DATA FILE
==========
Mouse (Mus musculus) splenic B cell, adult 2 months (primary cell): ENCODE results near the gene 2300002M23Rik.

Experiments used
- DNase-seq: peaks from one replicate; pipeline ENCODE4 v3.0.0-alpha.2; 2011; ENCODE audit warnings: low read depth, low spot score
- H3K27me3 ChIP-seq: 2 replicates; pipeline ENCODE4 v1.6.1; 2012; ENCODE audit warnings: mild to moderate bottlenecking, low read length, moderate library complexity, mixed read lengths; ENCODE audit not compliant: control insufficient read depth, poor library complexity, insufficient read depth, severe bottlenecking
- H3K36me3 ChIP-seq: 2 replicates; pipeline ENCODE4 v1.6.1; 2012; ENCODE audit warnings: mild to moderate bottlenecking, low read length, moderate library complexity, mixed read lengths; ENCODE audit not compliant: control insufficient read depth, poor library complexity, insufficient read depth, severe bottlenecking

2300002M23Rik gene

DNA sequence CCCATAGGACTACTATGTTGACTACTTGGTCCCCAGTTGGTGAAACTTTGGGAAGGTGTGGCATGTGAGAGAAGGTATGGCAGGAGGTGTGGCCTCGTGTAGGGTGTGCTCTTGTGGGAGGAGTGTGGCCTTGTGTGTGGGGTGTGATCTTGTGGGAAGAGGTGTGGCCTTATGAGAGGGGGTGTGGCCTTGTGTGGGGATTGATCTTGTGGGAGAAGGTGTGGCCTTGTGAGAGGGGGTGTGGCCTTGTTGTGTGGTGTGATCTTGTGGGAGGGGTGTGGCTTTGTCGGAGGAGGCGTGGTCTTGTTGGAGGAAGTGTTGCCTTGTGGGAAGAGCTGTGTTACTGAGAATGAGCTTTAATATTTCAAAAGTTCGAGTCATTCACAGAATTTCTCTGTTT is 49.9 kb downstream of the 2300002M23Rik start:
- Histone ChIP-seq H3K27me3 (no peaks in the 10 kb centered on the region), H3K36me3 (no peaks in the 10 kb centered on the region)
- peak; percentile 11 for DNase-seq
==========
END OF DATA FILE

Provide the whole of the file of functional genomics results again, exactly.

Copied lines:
Mouse (Mus musculus) splenic B cell, adult 2 months (primary cell): ENCODE results near the gene 2300002M23Rik.

Experiments used
- DNase-seq: peaks from one replicate; pipeline ENCODE4 v3.0.0-alpha.2; 2011; ENCODE audit warnings: low read depth, low spot score
- H3K27me3 ChIP-seq: 2 replicates; pipeline ENCODE4 v1.6.1; 2012; ENCODE audit warnings: mild to moderate bottlenecking, low read length, moderate library complexity, mixed read lengths; ENCODE audit not compliant: control insufficient read depth, poor library complexity, insufficient read depth, severe bottlenecking
- H3K36me3 ChIP-seq: 2 replicates; pipeline ENCODE4 v1.6.1; 2012; ENCODE audit warnings: mild to moderate bottlenecking, low read length, moderate library complexity, mixed read lengths; ENCODE audit not compliant: control insufficient read depth, poor library complexity, insufficient read depth, severe bottlenecking

2300002M23Rik gene

DNA sequence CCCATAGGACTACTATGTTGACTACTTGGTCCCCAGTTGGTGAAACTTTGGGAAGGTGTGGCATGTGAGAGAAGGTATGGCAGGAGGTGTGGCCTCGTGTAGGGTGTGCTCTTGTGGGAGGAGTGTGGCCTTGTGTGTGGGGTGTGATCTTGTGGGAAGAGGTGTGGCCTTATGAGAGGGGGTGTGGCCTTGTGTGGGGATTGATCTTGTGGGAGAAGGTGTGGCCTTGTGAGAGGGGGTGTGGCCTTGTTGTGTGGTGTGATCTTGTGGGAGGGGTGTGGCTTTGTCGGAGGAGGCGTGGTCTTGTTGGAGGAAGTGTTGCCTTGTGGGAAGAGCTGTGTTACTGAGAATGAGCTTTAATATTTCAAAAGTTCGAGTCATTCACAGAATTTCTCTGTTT is 49.9 kb downstream of the 2300002M23Rik start:
- Histone ChIP-seq H3K27me3 (no peaks in the 10 kb centered on the region), H3K36me3 (no peaks in the 10 kb centered on the region)
- peak; percentile 11 for DNase-seq